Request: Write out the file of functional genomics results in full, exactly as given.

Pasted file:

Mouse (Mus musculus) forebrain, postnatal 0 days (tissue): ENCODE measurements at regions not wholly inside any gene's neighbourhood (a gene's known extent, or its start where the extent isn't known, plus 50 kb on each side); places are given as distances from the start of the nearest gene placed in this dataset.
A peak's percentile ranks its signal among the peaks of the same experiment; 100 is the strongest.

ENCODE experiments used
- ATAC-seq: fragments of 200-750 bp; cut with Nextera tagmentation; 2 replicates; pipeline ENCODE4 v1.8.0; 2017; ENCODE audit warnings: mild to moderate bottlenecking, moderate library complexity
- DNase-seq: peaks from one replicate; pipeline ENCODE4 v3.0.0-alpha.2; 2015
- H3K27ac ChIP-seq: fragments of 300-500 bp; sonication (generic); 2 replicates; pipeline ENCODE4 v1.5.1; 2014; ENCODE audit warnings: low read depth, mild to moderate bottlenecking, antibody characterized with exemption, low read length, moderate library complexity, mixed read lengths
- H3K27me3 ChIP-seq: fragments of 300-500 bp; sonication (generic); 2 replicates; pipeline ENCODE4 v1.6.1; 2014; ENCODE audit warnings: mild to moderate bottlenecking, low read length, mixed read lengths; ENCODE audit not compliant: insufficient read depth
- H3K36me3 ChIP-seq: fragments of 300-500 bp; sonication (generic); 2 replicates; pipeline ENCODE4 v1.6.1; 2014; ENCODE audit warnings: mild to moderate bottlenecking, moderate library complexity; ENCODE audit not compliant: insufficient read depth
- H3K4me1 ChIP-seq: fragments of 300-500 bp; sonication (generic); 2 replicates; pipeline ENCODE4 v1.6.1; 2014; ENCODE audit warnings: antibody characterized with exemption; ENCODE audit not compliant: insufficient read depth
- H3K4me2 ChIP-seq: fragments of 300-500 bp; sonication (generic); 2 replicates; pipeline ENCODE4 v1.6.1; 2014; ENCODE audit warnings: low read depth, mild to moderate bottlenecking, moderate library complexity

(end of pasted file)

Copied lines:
Mouse (Mus musculus) forebrain, postnatal 0 days (tissue): ENCODE measurements at regions not wholly inside any gene's neighbourhood (a gene's known extent, or its start where the extent isn't known, plus 50 kb on each side); places are given as distances from the start of the nearest gene placed in this dataset.
A peak's percentile ranks its signal among the peaks of the same experiment; 100 is the strongest.

ENCODE experiments used
- ATAC-seq: fragments of 200-750 bp; cut with Nextera tagmentation; 2 replicates; pipeline ENCODE4 v1.8.0; 2017; ENCODE audit warnings: mild to moderate bottlenecking, moderate library complexity
- DNase-seq: peaks from one replicate; pipeline ENCODE4 v3.0.0-alpha.2; 2015
- H3K27ac ChIP-seq: fragments of 300-500 bp; sonication (generic); 2 replicates; pipeline ENCODE4 v1.5.1; 2014; ENCODE audit warnings: low read depth, mild to moderate bottlenecking, antibody characterized with exemption, low read length, moderate library complexity, mixed read lengths
- H3K27me3 ChIP-seq: fragments of 300-500 bp; sonication (generic); 2 replicates; pipeline ENCODE4 v1.6.1; 2014; ENCODE audit warnings: mild to moderate bottlenecking, low read length, mixed read lengths; ENCODE audit not compliant: insufficient read depth
- H3K36me3 ChIP-seq: fragments of 300-500 bp; sonication (generic); 2 replicates; pipeline ENCODE4 v1.6.1; 2014; ENCODE audit warnings: mild to moderate bottlenecking, moderate library complexity; ENCODE audit not compliant: insufficient read depth
- H3K4me1 ChIP-seq: fragments of 300-500 bp; sonication (generic); 2 replicates; pipeline ENCODE4 v1.6.1; 2014; ENCODE audit warnings: antibody characterized with exemption; ENCODE audit not compliant: insufficient read depth
- H3K4me2 ChIP-seq: fragments of 300-500 bp; sonication (generic); 2 replicates; pipeline ENCODE4 v1.6.1; 2014; ENCODE audit warnings: low read depth, mild to moderate bottlenecking, moderate library complexity